If you ask Siri a question, how quickly do you expect to receive an answer?
If you order something online, when do you want it to arrive?
If you’re watching a video on YouTube and it buffers, how long will you wait before you exit the app?
Because of how technology has evolved, even in the past 5 years, we expect things instantly. We don’t want to wait for anything and suffer from impatience. What kind of impact is this having on our everyday lives? If you have a goal, do you really believe you are willing to work for it for potentially years, or do you expect quick results?
For example, you have a holiday booked in 6 months, and you know it’s going to be hot. You’re not feeling too confident about your body so you decide to start exercising and eating better. After a week of gym classes, and cutting out chocolate, you’re feeling pretty pissed off because you look exactly the same! How is that fair after all your hard work? You give up and decide that the month before, you will do a drastic juice diet. You’ll get the results you want and don’t even need to work out. The time comes, you juice for a month and feel great for your holiday. When you come back, all your weight has been put back on and your back into old eating habits. You’re not too worried as you won’t need to get in a swimsuit again anytime soon.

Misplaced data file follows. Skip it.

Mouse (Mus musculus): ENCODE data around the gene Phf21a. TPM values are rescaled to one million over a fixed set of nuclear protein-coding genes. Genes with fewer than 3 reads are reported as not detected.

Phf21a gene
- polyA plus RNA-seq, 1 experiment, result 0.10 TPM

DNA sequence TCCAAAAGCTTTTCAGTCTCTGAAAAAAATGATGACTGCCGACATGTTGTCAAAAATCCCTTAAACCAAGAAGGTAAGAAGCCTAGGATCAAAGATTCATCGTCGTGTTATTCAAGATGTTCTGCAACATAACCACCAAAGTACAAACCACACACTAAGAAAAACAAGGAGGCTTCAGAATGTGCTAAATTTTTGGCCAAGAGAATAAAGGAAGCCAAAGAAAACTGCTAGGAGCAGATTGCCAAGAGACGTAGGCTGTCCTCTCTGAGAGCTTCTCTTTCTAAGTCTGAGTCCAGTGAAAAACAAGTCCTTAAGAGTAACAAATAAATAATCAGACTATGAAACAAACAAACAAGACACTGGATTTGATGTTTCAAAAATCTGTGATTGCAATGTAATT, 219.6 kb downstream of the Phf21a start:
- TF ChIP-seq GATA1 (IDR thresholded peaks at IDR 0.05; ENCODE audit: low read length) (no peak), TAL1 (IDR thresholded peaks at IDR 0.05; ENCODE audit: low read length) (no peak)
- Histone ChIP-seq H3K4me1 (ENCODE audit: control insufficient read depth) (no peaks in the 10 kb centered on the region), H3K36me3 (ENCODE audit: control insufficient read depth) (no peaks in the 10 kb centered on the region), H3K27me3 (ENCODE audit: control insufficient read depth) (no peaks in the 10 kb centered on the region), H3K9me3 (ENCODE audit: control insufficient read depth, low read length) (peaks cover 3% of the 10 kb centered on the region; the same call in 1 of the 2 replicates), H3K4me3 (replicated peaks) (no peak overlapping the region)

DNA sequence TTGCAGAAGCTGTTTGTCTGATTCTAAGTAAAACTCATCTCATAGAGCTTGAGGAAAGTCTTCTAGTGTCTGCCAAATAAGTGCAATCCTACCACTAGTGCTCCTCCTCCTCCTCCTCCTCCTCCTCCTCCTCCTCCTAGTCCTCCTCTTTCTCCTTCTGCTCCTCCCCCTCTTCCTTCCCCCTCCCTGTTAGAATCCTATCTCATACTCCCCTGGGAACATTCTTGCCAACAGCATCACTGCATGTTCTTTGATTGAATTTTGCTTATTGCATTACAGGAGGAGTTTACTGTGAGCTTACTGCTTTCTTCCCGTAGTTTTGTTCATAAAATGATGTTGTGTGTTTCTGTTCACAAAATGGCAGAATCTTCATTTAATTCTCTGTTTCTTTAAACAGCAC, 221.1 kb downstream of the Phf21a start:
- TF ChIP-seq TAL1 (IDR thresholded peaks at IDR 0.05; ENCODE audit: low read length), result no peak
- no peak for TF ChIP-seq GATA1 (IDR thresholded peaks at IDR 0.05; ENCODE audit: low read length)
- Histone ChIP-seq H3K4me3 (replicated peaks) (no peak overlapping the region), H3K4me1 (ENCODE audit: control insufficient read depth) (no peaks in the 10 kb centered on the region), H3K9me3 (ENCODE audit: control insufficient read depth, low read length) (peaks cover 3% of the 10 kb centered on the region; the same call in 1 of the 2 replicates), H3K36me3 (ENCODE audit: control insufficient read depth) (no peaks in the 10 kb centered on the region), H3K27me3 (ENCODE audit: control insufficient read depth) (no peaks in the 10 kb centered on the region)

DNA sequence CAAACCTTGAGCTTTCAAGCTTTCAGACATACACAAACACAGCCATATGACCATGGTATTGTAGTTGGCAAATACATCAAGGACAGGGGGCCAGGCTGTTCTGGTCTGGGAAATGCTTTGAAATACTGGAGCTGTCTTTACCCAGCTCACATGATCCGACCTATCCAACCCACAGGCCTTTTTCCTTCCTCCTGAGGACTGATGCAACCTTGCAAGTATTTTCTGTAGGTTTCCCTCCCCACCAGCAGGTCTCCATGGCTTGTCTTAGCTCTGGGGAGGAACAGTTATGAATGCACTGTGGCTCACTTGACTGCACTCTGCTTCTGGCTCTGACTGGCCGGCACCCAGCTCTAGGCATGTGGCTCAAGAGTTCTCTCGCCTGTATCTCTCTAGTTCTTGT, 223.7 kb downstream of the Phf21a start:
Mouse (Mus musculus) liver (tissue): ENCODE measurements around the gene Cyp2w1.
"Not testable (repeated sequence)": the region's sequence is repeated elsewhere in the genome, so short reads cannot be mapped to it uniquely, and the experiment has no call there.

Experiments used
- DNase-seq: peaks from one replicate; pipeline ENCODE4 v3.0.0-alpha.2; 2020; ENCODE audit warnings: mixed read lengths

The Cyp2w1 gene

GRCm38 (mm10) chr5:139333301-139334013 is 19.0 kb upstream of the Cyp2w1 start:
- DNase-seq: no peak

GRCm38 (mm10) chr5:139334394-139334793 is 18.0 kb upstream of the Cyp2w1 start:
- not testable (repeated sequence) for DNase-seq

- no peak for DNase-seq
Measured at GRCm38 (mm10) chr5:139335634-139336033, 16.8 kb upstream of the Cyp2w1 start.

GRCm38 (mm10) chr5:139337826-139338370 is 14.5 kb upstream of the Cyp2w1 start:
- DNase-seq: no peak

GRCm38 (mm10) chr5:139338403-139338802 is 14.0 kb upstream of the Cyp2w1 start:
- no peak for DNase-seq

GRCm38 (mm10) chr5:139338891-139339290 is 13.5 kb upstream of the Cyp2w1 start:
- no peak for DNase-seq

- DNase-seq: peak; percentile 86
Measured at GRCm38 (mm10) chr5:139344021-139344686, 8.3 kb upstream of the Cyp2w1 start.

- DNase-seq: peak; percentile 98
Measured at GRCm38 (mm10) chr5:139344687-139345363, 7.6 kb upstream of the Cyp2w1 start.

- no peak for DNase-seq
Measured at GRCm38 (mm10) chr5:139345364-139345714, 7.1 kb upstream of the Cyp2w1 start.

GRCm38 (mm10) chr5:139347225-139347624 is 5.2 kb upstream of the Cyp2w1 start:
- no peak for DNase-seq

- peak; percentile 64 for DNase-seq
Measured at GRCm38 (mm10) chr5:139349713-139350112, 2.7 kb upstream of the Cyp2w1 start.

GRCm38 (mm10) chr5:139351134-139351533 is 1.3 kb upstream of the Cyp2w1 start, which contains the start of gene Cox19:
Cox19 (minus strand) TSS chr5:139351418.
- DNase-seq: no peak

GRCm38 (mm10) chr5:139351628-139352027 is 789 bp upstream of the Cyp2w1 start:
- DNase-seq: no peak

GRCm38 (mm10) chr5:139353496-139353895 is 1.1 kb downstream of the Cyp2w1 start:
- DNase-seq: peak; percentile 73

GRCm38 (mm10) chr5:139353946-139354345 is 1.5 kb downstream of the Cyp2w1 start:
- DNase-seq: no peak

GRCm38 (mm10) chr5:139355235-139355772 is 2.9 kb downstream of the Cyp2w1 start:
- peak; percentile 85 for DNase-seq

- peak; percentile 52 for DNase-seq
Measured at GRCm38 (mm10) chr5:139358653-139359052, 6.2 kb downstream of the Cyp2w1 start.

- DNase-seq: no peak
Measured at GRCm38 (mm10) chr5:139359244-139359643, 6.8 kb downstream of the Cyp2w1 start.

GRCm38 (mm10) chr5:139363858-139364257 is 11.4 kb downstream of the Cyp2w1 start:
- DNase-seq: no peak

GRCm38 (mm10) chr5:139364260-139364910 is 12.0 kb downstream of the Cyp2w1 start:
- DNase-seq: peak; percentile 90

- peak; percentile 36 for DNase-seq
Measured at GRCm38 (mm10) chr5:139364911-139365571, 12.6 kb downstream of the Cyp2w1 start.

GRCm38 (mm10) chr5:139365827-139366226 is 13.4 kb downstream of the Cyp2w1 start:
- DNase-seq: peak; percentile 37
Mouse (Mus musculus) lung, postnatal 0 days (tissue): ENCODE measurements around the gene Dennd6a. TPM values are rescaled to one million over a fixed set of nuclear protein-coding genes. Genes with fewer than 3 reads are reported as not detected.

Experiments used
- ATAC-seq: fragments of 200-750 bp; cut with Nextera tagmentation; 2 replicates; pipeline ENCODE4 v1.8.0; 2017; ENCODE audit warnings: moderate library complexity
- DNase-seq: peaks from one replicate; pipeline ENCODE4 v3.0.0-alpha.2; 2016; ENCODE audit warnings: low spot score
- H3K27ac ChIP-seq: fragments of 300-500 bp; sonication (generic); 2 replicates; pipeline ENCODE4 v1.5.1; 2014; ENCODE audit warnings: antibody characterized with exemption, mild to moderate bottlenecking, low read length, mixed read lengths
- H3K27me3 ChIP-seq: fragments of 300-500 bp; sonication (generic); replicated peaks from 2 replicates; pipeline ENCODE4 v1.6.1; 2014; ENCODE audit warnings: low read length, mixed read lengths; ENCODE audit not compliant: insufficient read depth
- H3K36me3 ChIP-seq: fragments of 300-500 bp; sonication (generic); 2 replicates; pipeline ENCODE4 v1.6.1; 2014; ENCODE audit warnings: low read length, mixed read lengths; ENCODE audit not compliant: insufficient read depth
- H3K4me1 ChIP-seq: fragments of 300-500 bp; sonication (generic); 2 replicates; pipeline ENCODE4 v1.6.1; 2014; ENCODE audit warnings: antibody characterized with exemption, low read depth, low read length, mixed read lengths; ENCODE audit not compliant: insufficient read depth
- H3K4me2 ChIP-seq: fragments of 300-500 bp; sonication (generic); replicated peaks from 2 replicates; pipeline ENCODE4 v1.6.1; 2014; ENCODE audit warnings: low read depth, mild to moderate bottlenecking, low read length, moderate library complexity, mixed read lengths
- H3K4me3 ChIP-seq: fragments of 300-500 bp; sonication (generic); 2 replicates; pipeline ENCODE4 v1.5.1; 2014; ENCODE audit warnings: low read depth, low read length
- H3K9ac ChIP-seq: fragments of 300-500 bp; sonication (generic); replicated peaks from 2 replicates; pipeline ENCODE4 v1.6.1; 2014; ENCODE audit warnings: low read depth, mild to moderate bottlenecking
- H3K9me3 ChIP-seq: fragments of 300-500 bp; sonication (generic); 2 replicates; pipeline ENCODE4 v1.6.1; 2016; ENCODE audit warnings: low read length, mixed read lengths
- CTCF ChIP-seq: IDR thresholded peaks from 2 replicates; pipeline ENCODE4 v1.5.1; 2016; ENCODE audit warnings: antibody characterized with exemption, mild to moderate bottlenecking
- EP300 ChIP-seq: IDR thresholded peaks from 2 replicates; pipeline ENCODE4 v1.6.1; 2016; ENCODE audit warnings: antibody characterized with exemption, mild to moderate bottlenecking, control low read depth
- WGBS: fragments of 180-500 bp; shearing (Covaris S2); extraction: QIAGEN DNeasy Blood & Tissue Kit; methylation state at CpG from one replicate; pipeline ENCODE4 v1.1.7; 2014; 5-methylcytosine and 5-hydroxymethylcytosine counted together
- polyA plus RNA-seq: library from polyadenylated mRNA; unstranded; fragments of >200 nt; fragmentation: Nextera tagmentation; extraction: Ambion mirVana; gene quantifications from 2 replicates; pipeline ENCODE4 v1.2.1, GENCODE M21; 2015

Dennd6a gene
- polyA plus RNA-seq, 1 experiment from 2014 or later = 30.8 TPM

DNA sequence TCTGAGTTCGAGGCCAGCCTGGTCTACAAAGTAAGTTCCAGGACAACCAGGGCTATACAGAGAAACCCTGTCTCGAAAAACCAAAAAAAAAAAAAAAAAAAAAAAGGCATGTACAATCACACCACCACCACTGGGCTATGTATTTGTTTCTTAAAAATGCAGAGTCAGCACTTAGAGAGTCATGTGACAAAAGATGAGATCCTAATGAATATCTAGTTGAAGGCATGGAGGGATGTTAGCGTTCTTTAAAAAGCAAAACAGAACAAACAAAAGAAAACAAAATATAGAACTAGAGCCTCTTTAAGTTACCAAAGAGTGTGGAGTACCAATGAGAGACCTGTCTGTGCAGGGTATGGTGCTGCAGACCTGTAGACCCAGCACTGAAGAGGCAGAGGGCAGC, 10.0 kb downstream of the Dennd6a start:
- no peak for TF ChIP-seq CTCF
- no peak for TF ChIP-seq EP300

Imagine if you had spent those 6 months getting into the habit of exercising and eating better. It would be the norm to you now, and you could even go on spontaneous holidays without a care in the world.
Another example, would be our careers. Everybody wants to be a big time Director or CEO of a great company that brings in the big bucks. Again, how much effort are you willing to put in, in order to get that career progression and gain the experience you really need to be the big dog. The likes of Steven Bartlett dish out advice to those who admire and aspire to be like him, but people seem to forget, yes he is 26 years old, but he’s been doing this for 7 years already. He founded two of the Social Chain Groups flagship companies when he was only 22.
His success didn’t happen overnight, and neither will yours.
When we want something, we want it there and then. This is a direct link to how technology has made us lazy. Not only are we physically lazy, but mentally we are too. We don’t even attempt to remember things, as that is what Google is there for, and we have the answer at the tap of a button. Advanced technology has made us lazy, impatient, and has taken away our drive and ambition.
We all suffer from short-cut syndrome, but what is the cure?
We all need to be aware of our choices first and foremost. Let’s not allow our brains and bodies to become so lazy we eventually will never do anything for ourselves. We must remember that the time and quality of work put into something, reflects on the results.
If you wanted a tattoo, would you go to a tattoo parlour where it took 30 minutes and cost £40, or the one where it took 3 hours and costs £200? Definitely the latter, they will spend more time ensuring you are happy with the end result, more time focused on the piece of work set before them and it will be of better quality.
Technology is one of the biggest factors of why we suffer from short-cut syndrome. Whilst technology is fantastic, and it can be great to help improve productivity and learn new things, we need to make conscious decisions on when it is appropriate to use.
– Megan Wellman
- Listen to Adam Greenwood talk about the present and future of artificial intelligence here.